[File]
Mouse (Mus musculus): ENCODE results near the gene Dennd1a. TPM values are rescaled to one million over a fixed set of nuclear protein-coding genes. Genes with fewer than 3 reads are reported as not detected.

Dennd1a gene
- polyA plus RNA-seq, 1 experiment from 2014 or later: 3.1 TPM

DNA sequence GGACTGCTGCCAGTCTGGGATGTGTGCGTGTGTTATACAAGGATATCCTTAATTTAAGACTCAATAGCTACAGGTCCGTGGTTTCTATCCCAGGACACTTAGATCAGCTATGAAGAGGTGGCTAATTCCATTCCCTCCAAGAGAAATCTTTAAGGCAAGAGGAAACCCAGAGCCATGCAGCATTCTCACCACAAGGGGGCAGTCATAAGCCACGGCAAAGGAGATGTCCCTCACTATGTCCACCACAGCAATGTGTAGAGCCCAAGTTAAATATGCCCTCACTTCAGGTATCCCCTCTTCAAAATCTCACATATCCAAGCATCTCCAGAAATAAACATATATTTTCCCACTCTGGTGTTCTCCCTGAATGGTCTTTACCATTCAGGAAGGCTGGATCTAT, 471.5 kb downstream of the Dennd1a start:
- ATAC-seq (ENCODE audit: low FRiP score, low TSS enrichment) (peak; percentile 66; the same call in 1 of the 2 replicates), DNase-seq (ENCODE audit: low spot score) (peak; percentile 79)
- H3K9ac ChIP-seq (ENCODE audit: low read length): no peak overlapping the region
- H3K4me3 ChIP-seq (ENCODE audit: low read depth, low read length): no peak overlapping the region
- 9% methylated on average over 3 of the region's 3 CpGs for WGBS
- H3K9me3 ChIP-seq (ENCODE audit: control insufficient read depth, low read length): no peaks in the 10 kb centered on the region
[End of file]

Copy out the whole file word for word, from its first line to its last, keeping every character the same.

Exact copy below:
Mouse (Mus musculus): ENCODE results near the gene Dennd1a. TPM values are rescaled to one million over a fixed set of nuclear protein-coding genes. Genes with fewer than 3 reads are reported as not detected.

Dennd1a gene
- polyA plus RNA-seq, 1 experiment from 2014 or later: 3.1 TPM

DNA sequence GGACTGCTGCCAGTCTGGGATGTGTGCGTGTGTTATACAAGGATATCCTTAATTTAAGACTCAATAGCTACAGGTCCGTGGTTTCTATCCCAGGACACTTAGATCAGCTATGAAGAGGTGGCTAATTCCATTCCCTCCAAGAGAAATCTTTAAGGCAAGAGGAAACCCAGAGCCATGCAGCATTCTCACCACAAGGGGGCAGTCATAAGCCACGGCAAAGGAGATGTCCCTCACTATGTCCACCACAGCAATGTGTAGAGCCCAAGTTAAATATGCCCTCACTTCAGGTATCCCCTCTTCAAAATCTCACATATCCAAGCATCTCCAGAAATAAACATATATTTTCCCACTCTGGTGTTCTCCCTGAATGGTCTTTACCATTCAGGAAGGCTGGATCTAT, 471.5 kb downstream of the Dennd1a start:
- ATAC-seq (ENCODE audit: low FRiP score, low TSS enrichment) (peak; percentile 66; the same call in 1 of the 2 replicates), DNase-seq (ENCODE audit: low spot score) (peak; percentile 79)
- H3K9ac ChIP-seq (ENCODE audit: low read length): no peak overlapping the region
- H3K4me3 ChIP-seq (ENCODE audit: low read depth, low read length): no peak overlapping the region
- 9% methylated on average over 3 of the region's 3 CpGs for WGBS
- H3K9me3 ChIP-seq (ENCODE audit: control insufficient read depth, low read length): no peaks in the 10 kb centered on the region